“Grassroots” chronicles a very unlikely political campaign that really happened in Seattle in 2001, when an upstart, loudmouth activist challenged a long-sitting city councilman and some very long odds.
The activist was Grant Cogswell, who ran by emphasizing the potential of the Monorail as a way to solve traffic congestion. Cogswell’s campaign manager, Phil Campbell, wrote a book about the race, which served as the basis for this movie.
The film’s director, Stephen Gyllenhaal, has taken a smart approach to the material: Instead of giving the story a tidy gloss, he tries to capture the grass-rootsy flavor of the subject. And so the film is funny, awkward, passionate and overstated, by turns.
Campbell is played by Jason Biggs, who proves himself extremely adept when given a chance to step outside his “American Pie” role. When we first meet him, Campbell is being fired from his job as a writer at the Stranger, the alternative Seattle weekly, so he’s at loose ends and susceptible to the siren call of a quixotic quest.
Cogswell, played by Joel David Moore (from “Avatar”), is a tall, looming type who tends to say inappropriate things while shouting from a short distance. He’s got all the right ideas for how to solve civic problems, but all the wrong social skills (many of the film’s best moments involve shots of Campbell’s face as Cogswell barks out yet another clumsy statement).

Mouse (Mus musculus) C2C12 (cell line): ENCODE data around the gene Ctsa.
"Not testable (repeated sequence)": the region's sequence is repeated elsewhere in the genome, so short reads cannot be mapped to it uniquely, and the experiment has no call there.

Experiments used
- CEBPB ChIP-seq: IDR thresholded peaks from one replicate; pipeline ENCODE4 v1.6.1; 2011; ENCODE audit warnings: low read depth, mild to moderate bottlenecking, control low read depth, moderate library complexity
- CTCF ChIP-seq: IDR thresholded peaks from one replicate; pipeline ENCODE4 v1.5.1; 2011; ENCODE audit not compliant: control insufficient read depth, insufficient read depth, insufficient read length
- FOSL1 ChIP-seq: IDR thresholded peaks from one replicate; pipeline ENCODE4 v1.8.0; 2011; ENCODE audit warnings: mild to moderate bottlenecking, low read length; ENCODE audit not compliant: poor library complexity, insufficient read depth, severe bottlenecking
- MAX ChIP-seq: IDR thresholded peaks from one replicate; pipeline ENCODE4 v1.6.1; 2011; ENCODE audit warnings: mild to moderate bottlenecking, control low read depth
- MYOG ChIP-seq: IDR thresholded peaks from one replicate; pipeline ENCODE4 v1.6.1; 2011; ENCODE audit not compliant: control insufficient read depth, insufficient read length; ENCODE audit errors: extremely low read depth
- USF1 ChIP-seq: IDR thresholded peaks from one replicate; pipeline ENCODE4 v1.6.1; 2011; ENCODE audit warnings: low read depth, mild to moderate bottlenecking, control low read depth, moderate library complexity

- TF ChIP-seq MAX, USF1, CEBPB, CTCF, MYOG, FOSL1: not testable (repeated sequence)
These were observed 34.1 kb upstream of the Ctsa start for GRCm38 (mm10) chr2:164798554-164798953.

Their target is a veteran politico, Richard McIver (nicely played by Cedric the Entertainer). Cogswell thinks McIver is too cozy with the status quo, but the truly infuriating thing is that McIver turns out to be a decent guy. It’d be much easier to run against a jerk.
The movie careens around a single political season, briefly interrupted by the shock of Sept. 11, 2001, in which Cogswell’s joke of a campaign (nobody shows up for their first press conference) gradually begins to build steam.
The treatment here is unabashedly on the side of the misfit idealists; it’s possible “Grassroots” would be a better movie with a couple of grains of salt in its recipe. But its spirit feels authentic.
Gyllenhaal (a veteran filmmaker and father of actors Maggie and Jake) submerges the picture in location shooting, which is a relief after seeing countless local stories filmed in British Columbia.
Many of the scenes are shot in easily recognizable Seattle locations, which only underscores the campaign’s idealistic goal of keeping it real.
A chronicle of an unlikely campaign for Seattle city council in 2001, based on a true story. Maladroit activist Grant Cogswell (Joel David Moore) runs against a longtime incumbent, while his campaign manager (Jason Biggs) tries to keep his candidate in check. It’s an idealistic cause that the movie unabashedly aligns itself with.
Rated: R for language, subject matter.
Showing: Harvard Exit.